Chocolate Factory, Inc., Case No. 99 CV 349.)


STB SYSTEMS: Finkelstein & Krinsk Files Securities Lawsuit in TX
----------------------------------------------------------------
Finkelstein & Krinsk filed a class action lawsuit in the United States
District Court for the Northern District of Texas on behalf of all
persons who purchased or acquired a significant amount of STB Systems,
Inc stock during August 25, 1997 to May 1,1999.

The complaint charges that the company and its controlling insiders
violated the Securities Exchange Act of 1934. Specifically, the
complaint alleges that the company issued a series of false and
misleading statements to the market regarding demand for the company's
products, while failing to disclose that due to ongoing quality
problems, two of STB's largest customers had informed the defendants
that they would no longer accept or pay for defective STB products. The
defendants took advantage of the inflated price of STB stock to sell
approximately $66 million worth of STB stock at artificially inflated
values. The complaint particularizes how the company's management
violated the Securities Exchange Act of 1934, and specifies the
company's false statements and omitted material facts.

For any inquiries concerning this lawsuit, please contact Jeffrey R.
Krinsk at Finkelstein & Krinsk, the Koll Center, 501 West Broadway,
Suite 1250, San Diego, CA 92101 by calling toll free 877-493-5366 or
e-mail at fk@class-action-law.com or fax at 619-238-5425.


SUNSTAR HEALTHCARE: Shepherd & Geller Files Securities Lawsuit in FL
--------------------------------------------------------------------
The Law Firm of Shepherd & Geller, LLC filed a class action lawsuit in
the United States District Court for the Middle District of Florida on
behalf of all individuals and institutional investors that purchased the
common stock of SunStar Healthcare, Inc. between November 13, 1998 and
December 14, 1999, inclusive.

The complaint charges that certain officers and directors of the company
violated the federal securities laws by providing materially false and
misleading information about the company's business, financial
condition, earnings and future prospects. Specifically, the complaint
alleges that the defendants caused the company to fail to take adequate
reserves to pay foreseeable healthcare claims and, as a result, the
company materially overstated its income and earnings per share at all
times during the Class Period. As a result of these false and misleading
statements the company's stock traded at artificially inflated prices
during the class period. When the truth about the company was revealed,
the price of the stock dropped significantly.

For more details on the above-mentioned lawsuit, you may contact
Jonathan M. Stein of Shepherd & Geller, LLC, Boca Raton at 561/750- 3000
or toll free at 1-888-262-3131 or via e-mail at
jstein@classactioncounsel.com


TD WATERHOUSE: Dennis J. Johnson Files Securities Lawsuit in NY
---------------------------------------------------------------
The Law Office of Dennis J. Johnson and Shalov Stone & Bonner filed a
class action lawsuit in the United States District Court for the
Southern District of New York on behalf of investors who maintained
Internet trading accounts at TD Waterhouse Investor Services, Inc. or
its predecessor company, Waterhouse Securities, Inc., and who suffered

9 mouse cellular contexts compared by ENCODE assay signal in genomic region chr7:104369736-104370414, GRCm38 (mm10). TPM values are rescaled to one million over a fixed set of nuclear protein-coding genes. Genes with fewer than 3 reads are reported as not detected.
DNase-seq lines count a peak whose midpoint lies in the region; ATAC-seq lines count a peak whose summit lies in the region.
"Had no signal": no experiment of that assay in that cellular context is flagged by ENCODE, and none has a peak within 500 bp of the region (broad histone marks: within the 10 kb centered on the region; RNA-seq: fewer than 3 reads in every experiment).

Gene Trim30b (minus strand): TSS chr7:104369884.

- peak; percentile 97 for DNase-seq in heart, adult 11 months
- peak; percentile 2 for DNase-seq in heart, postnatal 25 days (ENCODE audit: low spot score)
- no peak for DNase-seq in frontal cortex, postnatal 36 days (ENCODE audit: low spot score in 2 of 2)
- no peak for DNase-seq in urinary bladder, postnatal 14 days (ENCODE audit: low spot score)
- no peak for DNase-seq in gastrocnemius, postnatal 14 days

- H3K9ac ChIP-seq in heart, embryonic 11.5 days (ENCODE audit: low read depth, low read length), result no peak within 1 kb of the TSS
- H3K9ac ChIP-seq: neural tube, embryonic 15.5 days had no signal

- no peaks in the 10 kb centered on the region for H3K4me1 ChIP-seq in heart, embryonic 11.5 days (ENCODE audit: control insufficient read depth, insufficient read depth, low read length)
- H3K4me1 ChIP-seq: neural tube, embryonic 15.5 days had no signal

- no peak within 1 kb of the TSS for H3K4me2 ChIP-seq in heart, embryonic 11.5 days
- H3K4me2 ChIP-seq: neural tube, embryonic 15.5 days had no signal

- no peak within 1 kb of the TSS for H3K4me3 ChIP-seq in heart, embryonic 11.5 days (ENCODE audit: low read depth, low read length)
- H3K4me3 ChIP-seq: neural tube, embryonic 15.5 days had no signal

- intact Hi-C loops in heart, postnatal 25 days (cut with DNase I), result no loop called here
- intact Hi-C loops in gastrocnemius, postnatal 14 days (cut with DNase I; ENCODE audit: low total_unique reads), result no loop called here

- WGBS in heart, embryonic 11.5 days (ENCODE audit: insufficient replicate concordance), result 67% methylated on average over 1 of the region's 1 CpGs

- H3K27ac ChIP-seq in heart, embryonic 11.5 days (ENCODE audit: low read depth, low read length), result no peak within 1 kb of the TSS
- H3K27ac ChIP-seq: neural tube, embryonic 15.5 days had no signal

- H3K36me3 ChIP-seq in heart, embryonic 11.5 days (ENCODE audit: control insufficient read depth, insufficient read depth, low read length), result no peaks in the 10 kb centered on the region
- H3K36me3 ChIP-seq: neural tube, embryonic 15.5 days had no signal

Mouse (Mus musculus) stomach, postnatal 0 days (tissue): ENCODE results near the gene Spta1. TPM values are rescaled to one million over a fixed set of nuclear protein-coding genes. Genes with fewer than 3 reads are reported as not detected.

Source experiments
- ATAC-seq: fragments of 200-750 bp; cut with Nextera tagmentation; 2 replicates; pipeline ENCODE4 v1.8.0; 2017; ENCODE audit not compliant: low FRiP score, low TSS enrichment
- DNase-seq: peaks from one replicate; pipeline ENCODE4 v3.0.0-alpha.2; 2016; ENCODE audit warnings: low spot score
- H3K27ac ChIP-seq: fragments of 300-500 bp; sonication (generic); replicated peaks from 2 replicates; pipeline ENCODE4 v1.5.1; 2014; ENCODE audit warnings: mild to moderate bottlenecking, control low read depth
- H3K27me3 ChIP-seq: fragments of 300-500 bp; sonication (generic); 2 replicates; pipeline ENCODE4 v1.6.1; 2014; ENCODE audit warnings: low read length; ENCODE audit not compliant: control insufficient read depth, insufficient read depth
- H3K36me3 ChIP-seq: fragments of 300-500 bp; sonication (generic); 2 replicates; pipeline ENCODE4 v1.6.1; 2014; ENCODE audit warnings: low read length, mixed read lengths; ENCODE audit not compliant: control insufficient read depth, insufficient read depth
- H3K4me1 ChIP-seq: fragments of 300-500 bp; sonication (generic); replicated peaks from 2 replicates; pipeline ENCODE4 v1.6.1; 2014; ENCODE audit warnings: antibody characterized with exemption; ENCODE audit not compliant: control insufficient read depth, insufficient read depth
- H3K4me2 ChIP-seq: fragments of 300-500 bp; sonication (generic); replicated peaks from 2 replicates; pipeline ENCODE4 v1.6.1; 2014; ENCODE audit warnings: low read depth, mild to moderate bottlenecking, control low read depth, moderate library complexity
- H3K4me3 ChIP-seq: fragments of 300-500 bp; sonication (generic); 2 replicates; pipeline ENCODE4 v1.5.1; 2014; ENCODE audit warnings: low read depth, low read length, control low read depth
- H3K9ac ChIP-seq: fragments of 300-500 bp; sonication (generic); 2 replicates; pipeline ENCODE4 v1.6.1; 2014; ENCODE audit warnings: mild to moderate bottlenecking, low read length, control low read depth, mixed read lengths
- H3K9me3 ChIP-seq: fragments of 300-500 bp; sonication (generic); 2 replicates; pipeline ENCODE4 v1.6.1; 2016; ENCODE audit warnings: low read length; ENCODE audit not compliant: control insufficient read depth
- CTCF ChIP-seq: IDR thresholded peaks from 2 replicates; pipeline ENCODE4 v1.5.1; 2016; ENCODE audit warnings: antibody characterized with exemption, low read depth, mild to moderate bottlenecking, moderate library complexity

losses when Waterhouse executed previously-canceled securities trades
although Waterhouse had confirmed the cancellation of those trades.

The plaintiff alleges that Waterhouse and its President, John H. Chapel
violated sections 10(b) and 20(a) of the Securities Exchange Act of
1934. The plaintiff further alleges that Waterhouse violated the federal
securities laws by falsely representing to investors that they had
successfully canceled securities trades and then executing those
transactions. In addition, the plaintiff alleges that Waterhouse
unlawfully paid itself commissions in connection with those unauthorized
trades and related transactions executed by Waterhouse to liquidate the
unauthorized trades or to generate funds to pay for those transactions.

For more information concerning this lawsuit, please contact Dennis
Johnson of the Law Office of Dennis J. Johnson (LODJJ@AOL.com) by
telephone (802) 862-0030 or 1-888-459-7855 (toll free) at 1690 Williston
Road, South Burlington, VT 05403; or James Bonner of Shalov Stone &
Bonner (Jim@lawssb.com) by telephone 212-686-8004 at 276 Fifth Avenue,
Suite 704, New York, NY 10001.


TOBACCO LITIGATION: Consumers File 3 Suits in NY over Price Fixing
------------------------------------------------------------------
Consumers filed three lawsuits in New York and California on February 9
against the leading tobacco companies, contending the companies had
conspired to fix the prices of cigarettes sold in those states since
1993.

The lawsuits came a day after cigarette wholesalers filed a separate
action in Washington, accusing tobacco companies of meeting in secret
since at least the 1980's to fix prices throughout the world.

Consumers' suits against the Philip Morris Companies, R. J. Reynolds
Tobacco Holdings and others seek class-action status on behalf of all
people who bought cigarettes in New York and California since Nov. 1,
1993. The complaints accuse the industry of participating in meetings
"in which future price increases for cigarettes were discussed, agreed
upon and implemented."

A Philip Morris spokesman called the allegations "simply frivolous."
Similarly, a Reynolds spokesman said the company did not believe there
was any basis to the suits.

Named as other defendants are British American Tobacco P.L.C.'s Brown &
Williamson Tobacco unit; the Loews Corporation's Lorillard unit; and the
Liggett Group, a unit of Brooke Group Ltd. (The New York Times, February
10, 2000)


                               *********


S U B S C R I P T I O N  I N F O R M A T I O N

Class Action Reporter is a daily newsletter, co-published by Bankruptcy
Creditors' Service, Inc., Princeton, NJ, and Beard Group, Inc.,
Washington, DC.   Romeo John D. Piansay, Jr., editor, Theresa Cheuk,
Managing Editor.

Copyright 1999.  All rights reserved.  ISSN 1525-2272.